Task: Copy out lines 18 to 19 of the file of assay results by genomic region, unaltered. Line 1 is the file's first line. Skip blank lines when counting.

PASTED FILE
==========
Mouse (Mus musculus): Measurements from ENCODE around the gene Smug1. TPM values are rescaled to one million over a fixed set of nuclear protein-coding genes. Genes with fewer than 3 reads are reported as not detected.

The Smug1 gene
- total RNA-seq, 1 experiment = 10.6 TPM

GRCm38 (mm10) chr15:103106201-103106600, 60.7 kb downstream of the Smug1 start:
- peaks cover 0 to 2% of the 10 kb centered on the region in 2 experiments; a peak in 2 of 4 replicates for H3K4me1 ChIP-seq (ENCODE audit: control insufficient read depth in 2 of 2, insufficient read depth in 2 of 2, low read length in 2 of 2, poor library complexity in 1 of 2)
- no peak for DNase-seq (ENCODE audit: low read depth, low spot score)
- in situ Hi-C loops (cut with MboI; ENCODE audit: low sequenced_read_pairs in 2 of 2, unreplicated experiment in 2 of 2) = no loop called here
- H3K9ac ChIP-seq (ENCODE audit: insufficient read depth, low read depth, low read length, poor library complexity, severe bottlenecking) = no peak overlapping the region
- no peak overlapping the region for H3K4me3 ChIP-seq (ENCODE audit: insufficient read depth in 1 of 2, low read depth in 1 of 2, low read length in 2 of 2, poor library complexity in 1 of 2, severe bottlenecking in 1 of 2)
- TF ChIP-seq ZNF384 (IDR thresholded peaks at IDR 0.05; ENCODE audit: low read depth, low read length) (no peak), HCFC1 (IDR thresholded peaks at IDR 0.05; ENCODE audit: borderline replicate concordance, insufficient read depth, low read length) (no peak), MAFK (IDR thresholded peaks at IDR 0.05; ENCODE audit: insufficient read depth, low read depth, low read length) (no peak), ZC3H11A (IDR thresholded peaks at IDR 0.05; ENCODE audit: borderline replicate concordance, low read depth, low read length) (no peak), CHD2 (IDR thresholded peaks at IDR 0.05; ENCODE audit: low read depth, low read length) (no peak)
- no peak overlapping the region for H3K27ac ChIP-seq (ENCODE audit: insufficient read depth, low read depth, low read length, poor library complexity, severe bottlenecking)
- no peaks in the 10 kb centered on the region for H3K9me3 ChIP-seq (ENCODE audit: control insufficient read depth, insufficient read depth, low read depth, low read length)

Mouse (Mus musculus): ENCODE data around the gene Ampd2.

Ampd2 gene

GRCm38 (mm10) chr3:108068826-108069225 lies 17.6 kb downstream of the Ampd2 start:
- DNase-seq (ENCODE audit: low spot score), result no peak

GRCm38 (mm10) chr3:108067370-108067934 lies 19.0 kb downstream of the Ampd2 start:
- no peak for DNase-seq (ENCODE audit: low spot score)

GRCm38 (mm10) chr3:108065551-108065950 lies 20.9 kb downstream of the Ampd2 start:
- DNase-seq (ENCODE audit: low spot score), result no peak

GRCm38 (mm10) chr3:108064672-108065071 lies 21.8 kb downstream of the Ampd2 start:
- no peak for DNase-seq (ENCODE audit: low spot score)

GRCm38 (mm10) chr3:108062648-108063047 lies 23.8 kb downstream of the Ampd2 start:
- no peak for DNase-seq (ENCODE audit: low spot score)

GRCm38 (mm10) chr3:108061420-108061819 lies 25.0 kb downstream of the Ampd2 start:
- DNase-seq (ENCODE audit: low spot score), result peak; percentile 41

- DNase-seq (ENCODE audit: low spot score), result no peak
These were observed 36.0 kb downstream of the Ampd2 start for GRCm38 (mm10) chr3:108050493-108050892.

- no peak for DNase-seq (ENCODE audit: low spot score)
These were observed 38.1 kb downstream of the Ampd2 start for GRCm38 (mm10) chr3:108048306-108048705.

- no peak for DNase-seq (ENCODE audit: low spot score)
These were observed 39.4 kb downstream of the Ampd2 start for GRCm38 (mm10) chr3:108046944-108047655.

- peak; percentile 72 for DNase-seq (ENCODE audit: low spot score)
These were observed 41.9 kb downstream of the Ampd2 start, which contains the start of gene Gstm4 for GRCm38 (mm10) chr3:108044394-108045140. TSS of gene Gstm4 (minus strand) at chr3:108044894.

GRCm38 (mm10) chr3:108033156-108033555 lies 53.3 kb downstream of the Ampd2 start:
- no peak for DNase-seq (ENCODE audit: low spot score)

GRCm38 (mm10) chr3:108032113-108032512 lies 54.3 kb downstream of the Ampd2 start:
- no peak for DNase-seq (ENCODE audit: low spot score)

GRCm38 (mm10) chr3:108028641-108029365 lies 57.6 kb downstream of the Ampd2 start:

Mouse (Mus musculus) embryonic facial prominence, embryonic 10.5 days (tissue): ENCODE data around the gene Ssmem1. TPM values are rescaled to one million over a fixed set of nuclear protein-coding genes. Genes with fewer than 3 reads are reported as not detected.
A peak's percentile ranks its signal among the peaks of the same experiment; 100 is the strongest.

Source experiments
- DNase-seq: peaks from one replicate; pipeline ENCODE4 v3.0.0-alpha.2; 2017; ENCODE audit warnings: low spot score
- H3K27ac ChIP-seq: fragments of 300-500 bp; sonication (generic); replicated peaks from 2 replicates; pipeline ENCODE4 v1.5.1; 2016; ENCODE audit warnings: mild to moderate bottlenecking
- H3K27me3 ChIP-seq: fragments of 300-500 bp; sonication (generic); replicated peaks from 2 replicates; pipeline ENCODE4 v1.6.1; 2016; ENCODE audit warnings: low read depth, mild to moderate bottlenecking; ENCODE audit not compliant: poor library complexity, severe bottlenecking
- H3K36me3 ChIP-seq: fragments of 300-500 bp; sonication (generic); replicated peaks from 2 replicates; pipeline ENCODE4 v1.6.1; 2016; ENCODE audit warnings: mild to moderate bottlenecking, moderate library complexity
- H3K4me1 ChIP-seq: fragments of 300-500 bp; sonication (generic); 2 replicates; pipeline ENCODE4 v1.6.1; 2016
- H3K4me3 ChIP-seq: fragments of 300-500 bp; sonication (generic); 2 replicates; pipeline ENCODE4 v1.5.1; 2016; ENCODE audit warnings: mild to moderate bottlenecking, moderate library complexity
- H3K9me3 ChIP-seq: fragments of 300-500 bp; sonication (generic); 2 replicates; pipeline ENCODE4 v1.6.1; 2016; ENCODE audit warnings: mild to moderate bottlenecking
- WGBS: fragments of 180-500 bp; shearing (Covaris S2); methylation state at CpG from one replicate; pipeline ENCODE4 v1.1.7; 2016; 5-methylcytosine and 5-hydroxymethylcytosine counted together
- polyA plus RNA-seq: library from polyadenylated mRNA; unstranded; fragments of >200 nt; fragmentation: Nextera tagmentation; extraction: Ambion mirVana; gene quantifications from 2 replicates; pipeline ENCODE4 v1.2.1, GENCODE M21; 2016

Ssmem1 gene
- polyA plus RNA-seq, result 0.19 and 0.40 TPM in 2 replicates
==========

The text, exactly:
- no peak for DNase-seq (ENCODE audit: low spot score)

GRCm38 (mm10) chr3:108065551-108065950 lies 20.9 kb downstream of the Ampd2 start: